Issue August 27, 2014

Staffpicks

1.

<theater>

Aug. 29 – Sept. 7

“The Importance ?of Being Earnest”

Kentucky Center, MeX Theater

501 W Main St., 584-7777

kentuckycenter.org

$16; 8 p.m. 

There is no more enchanting and outrageous 19th century playwright than Oscar Wilde, and his witty assault on prudish convention is as funny and relevant today as it was in 1895, when “The Importance of Being Earnest, A Trivial Comedy for Serious People” debuted in London. Wilde’s flouting of convention was all too much for Victorian England, and sadly this play was his last, as he was imprisoned for “gross indecency” at the height of its success. As of Yet Unnamed Theatre Company brings this comedy of manners to the Kentucky Center’s MeX Theater this weekend, and Wilde’s lampooning of social hypocrisy is sure to delight. The play is one scene of quote-worthy scintillating repartee after another. It’s Wilde at his best and nothing short of hilarious. —L. Snyder

 

2.

<festival>

Aug. 29 – 31

Vinyl Fest

Crowne Plaza

830 Phillips Lane

$15 – $20

I remember reading the liner notes to “The Rich Man’s Eight Track Tape” by seminal noise makers Big Black, where Steve Albini blasted the compact disc, likening it to, well, an eight track tape. For Albini and many audiophiles like him, vinyl is the absolute best medium for conveying music, and that tradition is celebrated this weekend at the Crowne Plaza Hotel. The second annual Vinyl Fest explores what it is to be a music lover in the 21st century, whether the  medium is vinyl or any otherwise, and features live performances by bands like Violet Knives, a guitar exhibit courtesy of Guitar Emporium, fan album art, and all sorts of music related ephemera. One highlight this year is the “On The Record” panel featuring a number of Louisville music luminaries like Ed Lutz, Mike Bucay and John Timmons, for a conversation about their take on local music culture. —Syd Bishop

 

3.

<book>

Friday, Aug. 29

Kevin Gibson 

Carmichael’s Books

2720 Frankfort Ave

Carmichaelsbookstore.com, 896-6950

Free; 7 p.m.

You should probably bring your proof-of-age to the bookstore Friday. Kevin Gibson, who’s written many a LEO piece on local food ‘n drink, is coming to Carmichael’s to spread the news about local brews — he’s the author of the just-published “Louisville Beer: Derby City History on Draft.” The man has warmed many a barstool in his time — but he has taken to his study with a professional curiosity and thoroughness that exceed his thirst. When asked about the historical beers he researched, he seems genuinely sad that there isn’t a real opportunity to compare today’s “trendy IPAs” to “one of the ‘XXX’ ales brewed in the late 1800s and early 1900s.” The book also delves into the sociological importance of beer and how it served as a staple of life for Louisvillians of generations past. By the way, did I mention that beer and brats will be on hand at the reading/signing?  —T.E. Lyons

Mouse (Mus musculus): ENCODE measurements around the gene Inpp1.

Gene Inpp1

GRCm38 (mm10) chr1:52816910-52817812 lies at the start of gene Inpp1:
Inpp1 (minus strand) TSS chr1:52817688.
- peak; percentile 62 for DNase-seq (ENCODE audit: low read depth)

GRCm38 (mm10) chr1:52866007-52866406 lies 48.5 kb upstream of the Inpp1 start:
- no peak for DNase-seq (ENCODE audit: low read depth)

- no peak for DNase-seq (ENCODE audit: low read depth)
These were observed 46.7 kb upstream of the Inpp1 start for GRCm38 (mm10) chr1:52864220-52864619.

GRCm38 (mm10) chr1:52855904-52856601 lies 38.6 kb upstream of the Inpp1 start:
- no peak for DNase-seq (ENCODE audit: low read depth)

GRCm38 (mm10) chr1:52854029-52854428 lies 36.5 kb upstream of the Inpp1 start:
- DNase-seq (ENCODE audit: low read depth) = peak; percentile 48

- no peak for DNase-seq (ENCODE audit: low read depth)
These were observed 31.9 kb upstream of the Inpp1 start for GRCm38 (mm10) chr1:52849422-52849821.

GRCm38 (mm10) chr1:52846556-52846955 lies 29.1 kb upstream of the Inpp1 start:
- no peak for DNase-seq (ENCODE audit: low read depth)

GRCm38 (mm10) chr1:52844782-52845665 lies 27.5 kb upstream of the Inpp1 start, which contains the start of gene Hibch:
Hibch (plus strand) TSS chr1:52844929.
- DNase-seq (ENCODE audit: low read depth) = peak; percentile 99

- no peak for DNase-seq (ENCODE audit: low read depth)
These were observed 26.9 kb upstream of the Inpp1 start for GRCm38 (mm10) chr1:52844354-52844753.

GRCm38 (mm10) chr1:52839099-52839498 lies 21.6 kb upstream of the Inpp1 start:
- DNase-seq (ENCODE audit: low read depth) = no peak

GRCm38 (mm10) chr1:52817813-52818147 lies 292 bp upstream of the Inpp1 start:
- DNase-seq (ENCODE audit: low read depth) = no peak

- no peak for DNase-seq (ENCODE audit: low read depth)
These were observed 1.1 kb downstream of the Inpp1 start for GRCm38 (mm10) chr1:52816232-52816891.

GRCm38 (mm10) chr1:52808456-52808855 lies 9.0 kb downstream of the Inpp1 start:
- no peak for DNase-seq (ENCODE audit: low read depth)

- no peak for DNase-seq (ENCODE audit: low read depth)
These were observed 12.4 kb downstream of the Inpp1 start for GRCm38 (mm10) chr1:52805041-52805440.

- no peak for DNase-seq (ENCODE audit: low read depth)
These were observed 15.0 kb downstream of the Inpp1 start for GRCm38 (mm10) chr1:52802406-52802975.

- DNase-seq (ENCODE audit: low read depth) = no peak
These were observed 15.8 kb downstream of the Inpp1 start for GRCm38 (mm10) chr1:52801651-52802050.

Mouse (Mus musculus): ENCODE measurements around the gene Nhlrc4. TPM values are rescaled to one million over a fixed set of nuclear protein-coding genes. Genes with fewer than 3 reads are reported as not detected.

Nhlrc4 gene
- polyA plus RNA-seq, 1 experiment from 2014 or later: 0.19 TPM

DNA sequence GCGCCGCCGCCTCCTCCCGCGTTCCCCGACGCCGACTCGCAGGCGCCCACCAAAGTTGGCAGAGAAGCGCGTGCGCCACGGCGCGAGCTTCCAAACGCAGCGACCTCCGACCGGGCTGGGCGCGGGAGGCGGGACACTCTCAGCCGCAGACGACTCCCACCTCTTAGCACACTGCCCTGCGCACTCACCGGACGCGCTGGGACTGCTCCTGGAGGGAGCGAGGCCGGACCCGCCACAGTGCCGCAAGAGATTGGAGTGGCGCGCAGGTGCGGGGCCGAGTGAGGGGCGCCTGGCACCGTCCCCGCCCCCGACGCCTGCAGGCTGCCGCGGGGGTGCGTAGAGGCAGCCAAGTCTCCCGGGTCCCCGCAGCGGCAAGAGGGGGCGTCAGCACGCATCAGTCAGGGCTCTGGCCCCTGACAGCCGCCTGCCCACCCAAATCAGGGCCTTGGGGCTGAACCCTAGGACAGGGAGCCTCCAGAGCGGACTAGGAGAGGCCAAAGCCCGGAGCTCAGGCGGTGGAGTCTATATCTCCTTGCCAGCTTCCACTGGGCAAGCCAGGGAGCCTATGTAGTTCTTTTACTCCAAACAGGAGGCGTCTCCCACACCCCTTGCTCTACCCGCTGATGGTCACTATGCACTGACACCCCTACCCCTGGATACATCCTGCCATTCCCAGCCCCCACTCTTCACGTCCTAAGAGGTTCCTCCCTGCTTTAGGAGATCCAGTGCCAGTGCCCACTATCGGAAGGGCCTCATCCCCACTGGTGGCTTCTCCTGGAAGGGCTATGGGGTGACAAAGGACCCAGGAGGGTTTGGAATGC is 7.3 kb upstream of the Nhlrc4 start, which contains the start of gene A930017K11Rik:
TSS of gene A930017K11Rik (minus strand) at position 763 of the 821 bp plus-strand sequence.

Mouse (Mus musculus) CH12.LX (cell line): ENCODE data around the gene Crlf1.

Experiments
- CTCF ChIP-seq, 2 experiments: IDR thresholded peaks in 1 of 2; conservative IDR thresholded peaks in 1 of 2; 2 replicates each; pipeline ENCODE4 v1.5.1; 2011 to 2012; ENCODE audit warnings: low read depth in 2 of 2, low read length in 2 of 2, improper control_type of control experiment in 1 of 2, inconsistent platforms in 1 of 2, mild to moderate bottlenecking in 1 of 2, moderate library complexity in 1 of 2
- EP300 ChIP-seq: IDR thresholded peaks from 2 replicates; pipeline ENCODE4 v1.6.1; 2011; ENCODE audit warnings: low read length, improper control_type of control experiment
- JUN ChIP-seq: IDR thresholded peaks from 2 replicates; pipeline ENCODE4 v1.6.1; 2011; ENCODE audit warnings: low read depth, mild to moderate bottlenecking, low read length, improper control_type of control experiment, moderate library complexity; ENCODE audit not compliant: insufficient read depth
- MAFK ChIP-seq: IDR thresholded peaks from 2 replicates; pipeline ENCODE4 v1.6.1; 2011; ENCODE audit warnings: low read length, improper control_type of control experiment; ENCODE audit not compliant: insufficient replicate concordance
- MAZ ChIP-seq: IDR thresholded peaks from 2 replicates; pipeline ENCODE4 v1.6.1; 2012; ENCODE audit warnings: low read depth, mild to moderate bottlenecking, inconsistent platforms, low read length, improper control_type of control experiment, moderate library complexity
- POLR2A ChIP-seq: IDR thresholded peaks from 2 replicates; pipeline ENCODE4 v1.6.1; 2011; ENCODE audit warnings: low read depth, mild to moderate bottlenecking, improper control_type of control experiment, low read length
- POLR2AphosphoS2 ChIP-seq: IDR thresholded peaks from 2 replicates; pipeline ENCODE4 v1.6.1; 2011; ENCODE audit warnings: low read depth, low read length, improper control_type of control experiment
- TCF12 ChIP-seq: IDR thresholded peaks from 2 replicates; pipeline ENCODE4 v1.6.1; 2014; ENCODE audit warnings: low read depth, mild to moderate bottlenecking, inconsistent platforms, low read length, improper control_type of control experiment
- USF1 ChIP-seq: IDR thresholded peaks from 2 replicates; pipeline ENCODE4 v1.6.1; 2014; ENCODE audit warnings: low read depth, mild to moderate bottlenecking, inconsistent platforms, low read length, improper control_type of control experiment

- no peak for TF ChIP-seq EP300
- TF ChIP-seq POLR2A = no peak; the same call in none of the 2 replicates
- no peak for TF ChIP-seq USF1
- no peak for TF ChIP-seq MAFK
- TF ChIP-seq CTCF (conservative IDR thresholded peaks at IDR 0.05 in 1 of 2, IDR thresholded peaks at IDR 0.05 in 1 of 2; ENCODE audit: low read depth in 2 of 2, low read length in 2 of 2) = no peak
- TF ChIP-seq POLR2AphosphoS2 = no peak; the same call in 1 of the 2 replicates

4.

<undead>

Friday, Aug. 29

Zombie Walk

Corner of Eastern Parkway ?and Bardstown Rd.

Free; 8:29 p.m.

 Just in time for the waxing of the great zombie zeitgeist, the Louisville Zombie Walk returns for the 11th time on 8/29 at 8:29. A perfect opportunity for young Republicans, civil servants and Oracle DBAs to join a pop revolution for the nice, relaxing slide back down into oblivion. As it is, Max Brooks made his bucks and Brad Pitt took it to the “Pee-wee’s Big Adventure” level better than James Brolin could have ever done. Not much left to do at this point other than gather around the great quivering corpse of the ouroboros, poke it with a stick and threaten to wipe it on the closest pretty girl. However, I’m sure that we can squeeze a few more ducats and a little fun out of the old girl yet, so bring on the gore. Just remember to leave your brains at home. —L. Snyder

 

5.

<music>

Aug. 29 – 31

Befuddled Festival

Rustic Frog Environs

1720 Old River Rd., New Albany

rusticfrog.com, 812-590-2620

$25 – $45; 5 p.m., 21+

The Befuddled Festival has more to offer than a person should probably even consider in one weekend (or ever). It’s so hedonistic and sensationalistic that even reality TV couldn’t pass this one by and will be filming onsite.  Frostitution Bake Shop will be there too, along with Shack in the Back BBQ and other vendors to feed revelers all the way through a musical lineup ranging from Quiet Riot to the much anticipated reunion of Charlestown, IN., band Days of the New. DOTN are playing as part of their Full Circle tour after disbanding 16 years ago following their eponymous debut album and the No. 1 single “Touch, Peel and Stand.”  It’s the kind of band reunion fantasy rarely realized in rock and roll. And if that’s not enough, you can get a tattoo at this outdoor festival, try your luck at the stripper dunk tank, and gawk at contortionists, fire breathers and mud wrestlers.   —L. Snyder

 

6. 

<performance>

Aug. 29 – 31

Befuddled Festival

Rustic Frog Environs

1720 Old River Rd., New Albany

rusticfrog.com, 812-590-2620

$25 – $45; 5 p.m., 21+

The Befuddled Festival has more to offer than a person should probably even consider in one weekend (or ever). It’s so hedonistic and sensationalistic that even reality TV couldn’t pass this one by and will be filming onsite.  Frostitution Bake Shop will be there too, along with Shack in the Back BBQ and other vendors to feed revelers all the way through a musical lineup ranging from Quiet Riot to the much anticipated reunion of Charlestown, IN., band Days of the New. DOTN are playing as part of their Full Circle tour after disbanding 16 years ago following their eponymous debut album and the No. 1 single “Touch, Peel and Stand.”  It’s the kind of band reunion fantasy rarely realized in rock and roll. And if that’s not enough, you can get a tattoo at this outdoor festival, try your luck at the stripper dunk tank, and gawk at contortionists, fire breathers and mud wrestlers.   —L. Snyder

 

7.

<art>

Saturday, Aug. 30

‘METAL UP ?YOUR EYE IV’

OPEN Gallery

2801 S. Floyd St.

Free; 7 p.m.